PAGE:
Symptoms of hypoglycemia, thresholds for their occurrence, and hypoglycemia unawareness

P. E. Cryer

Research output: Contribution to journalArticlepeer-review

119 Scopus citations


Ultimately traceable to neural glucose deprivation, symptoms of hypoglycemia include neurogenic (autonomic) and neuroglycopenic symptoms. Neurogenic symptoms (tremulousness, palpitations, anxiety, sweating, hunger, paresthesias) are the results of the perception of physiologic changes caused by the autonomic nervous system's response to hypoglycemia. Neuroglycopenic symptoms (confusion, sensation of warmth, weakness or fatigue, severe cognitive failure, seizure, coma) are the results of brain glucose deprivation itself. Glycemic thresholds for symptoms of hypoglycemia shift to lower plasma glucose concentrations following recent episodes of hypoglycemia, leading to the syndrome of hypoglycemia unawareness - loss of the warning symptoms of developing hypoglycemia. Thus, patients with recurrent hypoglycemia (e.g., those with tightly controlled diabetes or with an insulinoma) often tolerate abnormally low plasma glucose concentrations without symptoms.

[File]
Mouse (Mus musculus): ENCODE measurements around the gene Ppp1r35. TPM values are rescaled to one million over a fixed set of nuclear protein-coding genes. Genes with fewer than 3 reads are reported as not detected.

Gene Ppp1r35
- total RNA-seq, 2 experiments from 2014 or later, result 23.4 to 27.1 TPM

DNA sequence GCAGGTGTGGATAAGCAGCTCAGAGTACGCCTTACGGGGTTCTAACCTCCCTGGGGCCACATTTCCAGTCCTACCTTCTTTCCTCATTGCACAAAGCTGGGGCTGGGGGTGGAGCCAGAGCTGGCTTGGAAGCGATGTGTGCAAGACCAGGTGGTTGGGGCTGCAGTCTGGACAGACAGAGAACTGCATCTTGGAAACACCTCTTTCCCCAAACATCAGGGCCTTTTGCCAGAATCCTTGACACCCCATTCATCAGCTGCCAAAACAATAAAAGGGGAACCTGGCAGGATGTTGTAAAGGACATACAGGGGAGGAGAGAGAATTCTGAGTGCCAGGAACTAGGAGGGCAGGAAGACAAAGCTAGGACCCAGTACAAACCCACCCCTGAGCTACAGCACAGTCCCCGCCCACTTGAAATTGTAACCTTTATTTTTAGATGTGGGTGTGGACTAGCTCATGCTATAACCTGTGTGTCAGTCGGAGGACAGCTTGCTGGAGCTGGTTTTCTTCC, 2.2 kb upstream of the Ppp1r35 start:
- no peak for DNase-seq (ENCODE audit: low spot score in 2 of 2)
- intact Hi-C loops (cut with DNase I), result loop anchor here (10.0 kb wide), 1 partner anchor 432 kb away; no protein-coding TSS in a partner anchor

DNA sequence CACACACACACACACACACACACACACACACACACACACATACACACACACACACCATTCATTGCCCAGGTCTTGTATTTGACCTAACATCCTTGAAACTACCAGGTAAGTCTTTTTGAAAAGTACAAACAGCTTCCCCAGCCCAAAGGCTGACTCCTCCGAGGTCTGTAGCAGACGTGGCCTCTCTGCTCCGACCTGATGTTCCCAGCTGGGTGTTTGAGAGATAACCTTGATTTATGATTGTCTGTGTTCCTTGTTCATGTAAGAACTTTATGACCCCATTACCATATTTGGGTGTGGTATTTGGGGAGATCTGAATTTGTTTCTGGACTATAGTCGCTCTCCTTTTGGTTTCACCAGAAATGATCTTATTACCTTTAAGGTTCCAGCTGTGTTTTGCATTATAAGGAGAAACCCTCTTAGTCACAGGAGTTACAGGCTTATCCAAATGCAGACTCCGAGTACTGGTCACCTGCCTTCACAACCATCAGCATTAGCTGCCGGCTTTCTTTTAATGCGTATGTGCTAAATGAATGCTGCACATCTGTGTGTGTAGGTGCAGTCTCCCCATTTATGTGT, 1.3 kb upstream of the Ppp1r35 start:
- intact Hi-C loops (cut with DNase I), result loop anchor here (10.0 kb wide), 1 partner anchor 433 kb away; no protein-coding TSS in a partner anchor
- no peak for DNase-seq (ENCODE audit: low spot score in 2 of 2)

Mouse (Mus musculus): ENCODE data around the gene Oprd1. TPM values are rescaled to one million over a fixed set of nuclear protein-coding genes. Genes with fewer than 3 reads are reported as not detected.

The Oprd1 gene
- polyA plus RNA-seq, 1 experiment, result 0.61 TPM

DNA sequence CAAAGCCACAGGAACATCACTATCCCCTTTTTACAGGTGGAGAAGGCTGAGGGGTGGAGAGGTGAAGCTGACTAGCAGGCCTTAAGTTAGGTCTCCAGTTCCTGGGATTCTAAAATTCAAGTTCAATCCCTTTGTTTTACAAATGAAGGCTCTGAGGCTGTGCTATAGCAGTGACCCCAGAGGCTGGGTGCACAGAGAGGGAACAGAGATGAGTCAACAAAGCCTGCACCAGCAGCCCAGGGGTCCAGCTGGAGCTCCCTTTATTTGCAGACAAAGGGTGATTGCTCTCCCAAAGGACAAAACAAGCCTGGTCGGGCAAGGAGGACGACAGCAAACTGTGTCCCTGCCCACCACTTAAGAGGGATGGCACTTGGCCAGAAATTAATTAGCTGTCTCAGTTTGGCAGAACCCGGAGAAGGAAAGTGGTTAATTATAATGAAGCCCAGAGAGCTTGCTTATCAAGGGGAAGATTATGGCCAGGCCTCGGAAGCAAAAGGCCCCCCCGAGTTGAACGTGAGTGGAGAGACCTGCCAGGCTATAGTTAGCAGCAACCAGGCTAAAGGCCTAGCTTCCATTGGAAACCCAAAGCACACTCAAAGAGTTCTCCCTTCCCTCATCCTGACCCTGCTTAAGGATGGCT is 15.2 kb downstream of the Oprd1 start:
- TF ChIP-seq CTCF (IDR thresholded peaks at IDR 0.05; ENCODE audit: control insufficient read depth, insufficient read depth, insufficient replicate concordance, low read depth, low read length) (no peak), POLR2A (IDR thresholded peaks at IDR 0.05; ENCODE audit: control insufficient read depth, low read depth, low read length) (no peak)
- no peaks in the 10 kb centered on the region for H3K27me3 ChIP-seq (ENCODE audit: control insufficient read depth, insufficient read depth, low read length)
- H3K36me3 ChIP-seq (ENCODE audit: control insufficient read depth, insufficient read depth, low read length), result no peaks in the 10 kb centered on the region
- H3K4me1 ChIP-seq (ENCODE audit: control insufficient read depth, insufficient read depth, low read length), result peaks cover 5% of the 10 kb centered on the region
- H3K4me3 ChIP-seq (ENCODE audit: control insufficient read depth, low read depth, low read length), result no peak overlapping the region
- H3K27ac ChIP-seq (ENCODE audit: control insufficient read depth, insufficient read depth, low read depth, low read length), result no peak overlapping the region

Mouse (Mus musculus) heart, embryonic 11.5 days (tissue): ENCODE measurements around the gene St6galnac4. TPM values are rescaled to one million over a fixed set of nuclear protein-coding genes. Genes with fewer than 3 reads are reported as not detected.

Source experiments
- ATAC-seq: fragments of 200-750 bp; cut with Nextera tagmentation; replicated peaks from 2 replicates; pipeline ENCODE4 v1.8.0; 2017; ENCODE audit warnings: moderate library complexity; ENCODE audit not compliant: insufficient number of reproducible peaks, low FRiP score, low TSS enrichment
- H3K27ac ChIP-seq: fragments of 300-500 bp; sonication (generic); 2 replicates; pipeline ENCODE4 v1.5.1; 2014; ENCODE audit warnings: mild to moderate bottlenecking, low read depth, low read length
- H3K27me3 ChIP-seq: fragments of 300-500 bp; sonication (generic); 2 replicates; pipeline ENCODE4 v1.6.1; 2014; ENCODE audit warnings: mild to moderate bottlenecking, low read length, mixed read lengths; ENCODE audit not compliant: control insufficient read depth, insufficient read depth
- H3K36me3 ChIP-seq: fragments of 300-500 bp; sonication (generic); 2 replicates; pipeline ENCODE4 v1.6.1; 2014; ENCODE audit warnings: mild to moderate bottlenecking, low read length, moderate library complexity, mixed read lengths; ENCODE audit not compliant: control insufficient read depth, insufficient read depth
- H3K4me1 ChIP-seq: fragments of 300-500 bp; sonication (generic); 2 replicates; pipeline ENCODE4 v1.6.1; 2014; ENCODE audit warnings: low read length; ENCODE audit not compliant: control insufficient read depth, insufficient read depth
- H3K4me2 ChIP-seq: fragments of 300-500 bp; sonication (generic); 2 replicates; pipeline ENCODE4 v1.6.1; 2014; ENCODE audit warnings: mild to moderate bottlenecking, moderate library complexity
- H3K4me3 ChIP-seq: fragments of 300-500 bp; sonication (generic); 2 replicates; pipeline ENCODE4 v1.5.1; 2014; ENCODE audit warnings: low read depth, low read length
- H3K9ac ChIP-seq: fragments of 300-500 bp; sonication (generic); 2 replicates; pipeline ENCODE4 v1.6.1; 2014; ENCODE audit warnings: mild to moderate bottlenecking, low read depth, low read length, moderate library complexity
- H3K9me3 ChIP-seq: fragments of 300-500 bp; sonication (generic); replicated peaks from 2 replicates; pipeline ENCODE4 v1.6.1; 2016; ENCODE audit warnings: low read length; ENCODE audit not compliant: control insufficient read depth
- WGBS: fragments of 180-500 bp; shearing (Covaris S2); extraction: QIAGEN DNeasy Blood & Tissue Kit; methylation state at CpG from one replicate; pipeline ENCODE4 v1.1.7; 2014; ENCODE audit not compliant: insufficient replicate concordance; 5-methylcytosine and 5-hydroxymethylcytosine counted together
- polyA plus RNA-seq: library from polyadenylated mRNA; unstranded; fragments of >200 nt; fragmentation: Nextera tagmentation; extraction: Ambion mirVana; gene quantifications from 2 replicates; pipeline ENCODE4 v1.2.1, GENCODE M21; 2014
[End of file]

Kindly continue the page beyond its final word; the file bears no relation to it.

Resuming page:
Original languageEnglish
Pages (from-to)495-500
Number of pages6
JournalEndocrinology and Metabolism Clinics of North America
Issue number3
StatePublished - 1999


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